Calls to improve diversity to build better technology and healthcare cultures

​Ahead of her keynote speech at the Rewired 2020 conference, Jacqueline de Rojas CBE, president of techUK, has emphasised how diversity and inclusion is required to build better technology, teams and cultures in healthcare.

Jacqueline de Rojas CBE, President of techUK, is calling for greater diversity in teams responsible for the creation and production of healthcare technology solutions, as well as within in senior healthcare roles, to reflect the diversity of its users. She argues that increasing diversity and inclusion in the NHS will not only tackle the shortage of skills we face as a community, but also improve products and services, and patient care.

"As evidence shows – including the recently published Workforce Race Equality Standard (WRES) report – there’s still a long way to go, with white candidates having almost double the chance of being appointed to a senior role in the NHS compared to a black or ethnic minority candidate," she commented.

"The potential for the rising use of algorithms to improve the analysis and management of health data, for example, is well documented, but it is also a technology that demonstrates the potential pitfalls of poor diversity. If an algorithm is going to decide if an individual gets a certain medical treatment, place at university, a job interview, or a mortgage, then as a society we had better make sure that the groups designing those algorithms are as diverse and reflective of the patients, potential students, interview candidates or mortgage applicants. If we fail to build a diverse community of technology creators, we are building a world that won’t work properly," she continued.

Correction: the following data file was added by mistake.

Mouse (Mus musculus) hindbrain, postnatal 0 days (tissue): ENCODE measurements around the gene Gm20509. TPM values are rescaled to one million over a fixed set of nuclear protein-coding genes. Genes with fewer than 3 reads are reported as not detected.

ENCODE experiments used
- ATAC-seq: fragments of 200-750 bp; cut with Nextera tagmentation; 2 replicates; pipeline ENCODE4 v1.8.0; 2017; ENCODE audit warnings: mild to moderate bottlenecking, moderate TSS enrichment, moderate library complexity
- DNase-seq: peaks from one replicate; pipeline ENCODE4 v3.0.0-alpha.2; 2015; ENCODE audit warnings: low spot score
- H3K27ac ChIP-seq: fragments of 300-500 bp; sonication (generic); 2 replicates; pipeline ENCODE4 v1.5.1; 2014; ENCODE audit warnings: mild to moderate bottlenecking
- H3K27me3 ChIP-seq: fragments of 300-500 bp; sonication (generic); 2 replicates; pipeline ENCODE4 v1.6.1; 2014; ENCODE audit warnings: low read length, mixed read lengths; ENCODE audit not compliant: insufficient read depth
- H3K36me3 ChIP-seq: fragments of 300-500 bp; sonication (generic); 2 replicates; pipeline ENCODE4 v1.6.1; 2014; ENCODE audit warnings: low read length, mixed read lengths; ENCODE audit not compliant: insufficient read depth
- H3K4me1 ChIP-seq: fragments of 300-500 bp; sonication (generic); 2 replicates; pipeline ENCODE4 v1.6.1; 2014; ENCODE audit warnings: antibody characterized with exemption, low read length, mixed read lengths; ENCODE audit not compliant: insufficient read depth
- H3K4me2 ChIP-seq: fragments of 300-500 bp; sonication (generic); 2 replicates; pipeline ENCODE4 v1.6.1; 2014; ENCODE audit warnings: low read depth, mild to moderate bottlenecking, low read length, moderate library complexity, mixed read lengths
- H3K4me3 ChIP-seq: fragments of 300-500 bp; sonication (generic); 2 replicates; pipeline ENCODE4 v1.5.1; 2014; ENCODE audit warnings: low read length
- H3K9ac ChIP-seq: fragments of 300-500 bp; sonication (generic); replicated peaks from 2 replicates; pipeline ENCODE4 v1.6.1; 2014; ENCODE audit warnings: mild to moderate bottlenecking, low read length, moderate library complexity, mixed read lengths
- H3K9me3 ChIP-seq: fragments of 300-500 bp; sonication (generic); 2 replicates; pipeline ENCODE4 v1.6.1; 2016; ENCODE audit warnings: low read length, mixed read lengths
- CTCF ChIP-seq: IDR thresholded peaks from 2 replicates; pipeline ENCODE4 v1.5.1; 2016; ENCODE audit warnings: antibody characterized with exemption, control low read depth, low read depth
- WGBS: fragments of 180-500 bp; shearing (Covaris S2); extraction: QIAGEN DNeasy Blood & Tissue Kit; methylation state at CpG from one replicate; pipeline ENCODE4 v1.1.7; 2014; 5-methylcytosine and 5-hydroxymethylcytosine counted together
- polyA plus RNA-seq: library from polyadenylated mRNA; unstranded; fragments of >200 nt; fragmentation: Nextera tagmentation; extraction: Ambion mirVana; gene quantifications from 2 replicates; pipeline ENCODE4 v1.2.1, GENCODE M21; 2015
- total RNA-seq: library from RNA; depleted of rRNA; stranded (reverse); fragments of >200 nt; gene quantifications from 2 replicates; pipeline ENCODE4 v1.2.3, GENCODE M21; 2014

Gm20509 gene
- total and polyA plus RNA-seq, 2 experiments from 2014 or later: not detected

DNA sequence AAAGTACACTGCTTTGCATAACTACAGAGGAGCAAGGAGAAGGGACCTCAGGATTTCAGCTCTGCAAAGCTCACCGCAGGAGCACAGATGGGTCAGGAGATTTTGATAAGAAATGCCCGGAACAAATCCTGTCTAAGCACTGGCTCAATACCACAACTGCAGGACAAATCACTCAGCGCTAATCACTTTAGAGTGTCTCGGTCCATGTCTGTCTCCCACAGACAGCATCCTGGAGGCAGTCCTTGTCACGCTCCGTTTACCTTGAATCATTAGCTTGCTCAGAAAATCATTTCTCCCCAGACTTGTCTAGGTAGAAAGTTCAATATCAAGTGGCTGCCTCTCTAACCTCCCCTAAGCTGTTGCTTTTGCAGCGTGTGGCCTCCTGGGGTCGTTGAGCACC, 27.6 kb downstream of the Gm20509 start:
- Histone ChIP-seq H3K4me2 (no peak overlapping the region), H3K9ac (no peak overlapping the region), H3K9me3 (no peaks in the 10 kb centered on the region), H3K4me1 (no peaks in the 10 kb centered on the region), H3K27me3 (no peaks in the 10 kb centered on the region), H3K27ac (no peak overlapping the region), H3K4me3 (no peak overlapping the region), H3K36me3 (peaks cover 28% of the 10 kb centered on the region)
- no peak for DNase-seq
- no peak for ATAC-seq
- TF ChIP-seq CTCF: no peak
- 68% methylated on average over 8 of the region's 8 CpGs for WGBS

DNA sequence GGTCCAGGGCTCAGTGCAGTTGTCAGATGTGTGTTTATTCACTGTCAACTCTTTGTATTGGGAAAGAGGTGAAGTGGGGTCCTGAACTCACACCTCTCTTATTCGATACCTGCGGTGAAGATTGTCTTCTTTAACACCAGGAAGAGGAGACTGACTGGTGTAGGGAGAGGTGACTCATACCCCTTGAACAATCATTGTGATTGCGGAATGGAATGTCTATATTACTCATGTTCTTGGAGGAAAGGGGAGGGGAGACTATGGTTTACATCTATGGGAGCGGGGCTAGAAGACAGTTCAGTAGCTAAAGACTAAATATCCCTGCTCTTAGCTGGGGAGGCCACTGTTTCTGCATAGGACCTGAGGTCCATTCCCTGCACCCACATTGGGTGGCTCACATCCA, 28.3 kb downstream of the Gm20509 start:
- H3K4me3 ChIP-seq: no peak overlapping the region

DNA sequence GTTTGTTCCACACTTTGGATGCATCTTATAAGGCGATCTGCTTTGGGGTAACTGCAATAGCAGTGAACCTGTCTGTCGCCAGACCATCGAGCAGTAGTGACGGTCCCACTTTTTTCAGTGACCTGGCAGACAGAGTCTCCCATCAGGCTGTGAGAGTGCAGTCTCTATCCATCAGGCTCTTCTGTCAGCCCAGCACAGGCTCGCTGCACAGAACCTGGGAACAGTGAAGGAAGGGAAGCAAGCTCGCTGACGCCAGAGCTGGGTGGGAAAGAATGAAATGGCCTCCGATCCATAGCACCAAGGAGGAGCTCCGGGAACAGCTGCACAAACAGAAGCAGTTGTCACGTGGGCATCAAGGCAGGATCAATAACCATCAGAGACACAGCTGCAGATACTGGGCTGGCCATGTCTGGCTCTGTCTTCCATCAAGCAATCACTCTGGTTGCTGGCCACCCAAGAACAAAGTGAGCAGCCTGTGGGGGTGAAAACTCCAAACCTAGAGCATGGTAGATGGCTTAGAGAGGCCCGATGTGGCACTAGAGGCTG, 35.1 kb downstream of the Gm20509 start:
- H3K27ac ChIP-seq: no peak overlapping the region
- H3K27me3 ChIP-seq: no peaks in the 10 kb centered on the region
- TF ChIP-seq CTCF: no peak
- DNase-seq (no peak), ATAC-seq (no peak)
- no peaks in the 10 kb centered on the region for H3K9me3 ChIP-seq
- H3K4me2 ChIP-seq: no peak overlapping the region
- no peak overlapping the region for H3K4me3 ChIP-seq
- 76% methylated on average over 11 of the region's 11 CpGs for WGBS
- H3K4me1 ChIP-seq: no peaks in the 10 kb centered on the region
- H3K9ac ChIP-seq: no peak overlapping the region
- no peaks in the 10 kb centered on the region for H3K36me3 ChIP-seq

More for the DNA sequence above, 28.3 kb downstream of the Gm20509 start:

She warned that failure to tackle diversity and inclusion will exacerbate the skills shortage that healthcare faces and impact the advancements in patient care.

"As technology leaders we have to make sure that, during recruitment, we are looking outward and not inward, to ensure we do not create organisations that are homogenised. Diversity is more than just improving the split between the genders. Important as that is, organisations also need to consider geographical and neuro-diversity," commented Jacqueline. She pointed out that some people with autism and Asperger’s syndrome, for example, have the ability to spot patterns that many others cannot see and can bring important skills to an organisation.  

Jacqueline also pointed out that organisations with high levels of diversity in their leadership teams make better decisions. If the NHS is to be successful at recruiting and retaining diverse teams, then the leadership needs to become more open, and one of the best ways to achieve this is to have a more inclusive management team. 

"Healthcare is a sector with one of the most diverse workforces collectively, and should be applauded for that, but the same cannot be said of its leadership teams, and that has to be addressed as technology becomes an increasingly important part of clinical care and operational management," she commented, adding: "An organisation can employ as many diverse people as it likes, but if there isn’t the right support and training for the management to embrace and engender the culture, then a diverse workforce can quickly begin to take on the same behaviours as the leadership team, and the organisation loses the benefits of diversity. 

Jacqueline believes that retaining this 'diversity of thought' is vital: "Organisations are going to have to rethink how they serve the citizen and patient. Technology is going to play a big part in how society changes in the coming years, as humans and machines increasingly come together, in healthcare and in our wider society," she concluded.

Jacqueline de Rojas will be making the opening keynote at the Leadership Summit at 9.05am on 3rd March. Further details on the conference can be found here: